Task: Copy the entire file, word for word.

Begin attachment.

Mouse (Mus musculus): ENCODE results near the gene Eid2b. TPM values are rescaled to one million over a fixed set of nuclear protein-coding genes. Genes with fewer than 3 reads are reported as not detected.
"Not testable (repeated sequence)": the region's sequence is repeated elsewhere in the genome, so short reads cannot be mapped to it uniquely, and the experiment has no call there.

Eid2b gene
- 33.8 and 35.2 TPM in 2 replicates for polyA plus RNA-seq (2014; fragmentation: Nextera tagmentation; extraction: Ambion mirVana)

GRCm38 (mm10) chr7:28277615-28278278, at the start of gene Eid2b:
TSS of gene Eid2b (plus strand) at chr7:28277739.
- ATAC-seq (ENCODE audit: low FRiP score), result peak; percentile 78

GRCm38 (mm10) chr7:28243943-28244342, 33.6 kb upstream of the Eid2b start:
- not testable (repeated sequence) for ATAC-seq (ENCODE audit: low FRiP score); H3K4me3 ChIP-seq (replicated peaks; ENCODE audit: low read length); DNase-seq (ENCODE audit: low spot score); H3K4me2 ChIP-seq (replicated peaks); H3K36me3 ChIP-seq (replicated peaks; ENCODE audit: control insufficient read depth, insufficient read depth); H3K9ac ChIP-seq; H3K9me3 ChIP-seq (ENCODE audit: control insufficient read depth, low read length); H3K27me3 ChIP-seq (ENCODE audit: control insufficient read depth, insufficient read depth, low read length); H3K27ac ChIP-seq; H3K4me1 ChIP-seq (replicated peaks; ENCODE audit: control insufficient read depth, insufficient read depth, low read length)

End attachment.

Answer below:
Mouse (Mus musculus): ENCODE results near the gene Eid2b. TPM values are rescaled to one million over a fixed set of nuclear protein-coding genes. Genes with fewer than 3 reads are reported as not detected.
"Not testable (repeated sequence)": the region's sequence is repeated elsewhere in the genome, so short reads cannot be mapped to it uniquely, and the experiment has no call there.

Eid2b gene
- 33.8 and 35.2 TPM in 2 replicates for polyA plus RNA-seq (2014; fragmentation: Nextera tagmentation; extraction: Ambion mirVana)

GRCm38 (mm10) chr7:28277615-28278278, at the start of gene Eid2b:
TSS of gene Eid2b (plus strand) at chr7:28277739.
- ATAC-seq (ENCODE audit: low FRiP score), result peak; percentile 78

GRCm38 (mm10) chr7:28243943-28244342, 33.6 kb upstream of the Eid2b start:
- not testable (repeated sequence) for ATAC-seq (ENCODE audit: low FRiP score); H3K4me3 ChIP-seq (replicated peaks; ENCODE audit: low read length); DNase-seq (ENCODE audit: low spot score); H3K4me2 ChIP-seq (replicated peaks); H3K36me3 ChIP-seq (replicated peaks; ENCODE audit: control insufficient read depth, insufficient read depth); H3K9ac ChIP-seq; H3K9me3 ChIP-seq (ENCODE audit: control insufficient read depth, low read length); H3K27me3 ChIP-seq (ENCODE audit: control insufficient read depth, insufficient read depth, low read length); H3K27ac ChIP-seq; H3K4me1 ChIP-seq (replicated peaks; ENCODE audit: control insufficient read depth, insufficient read depth, low read length)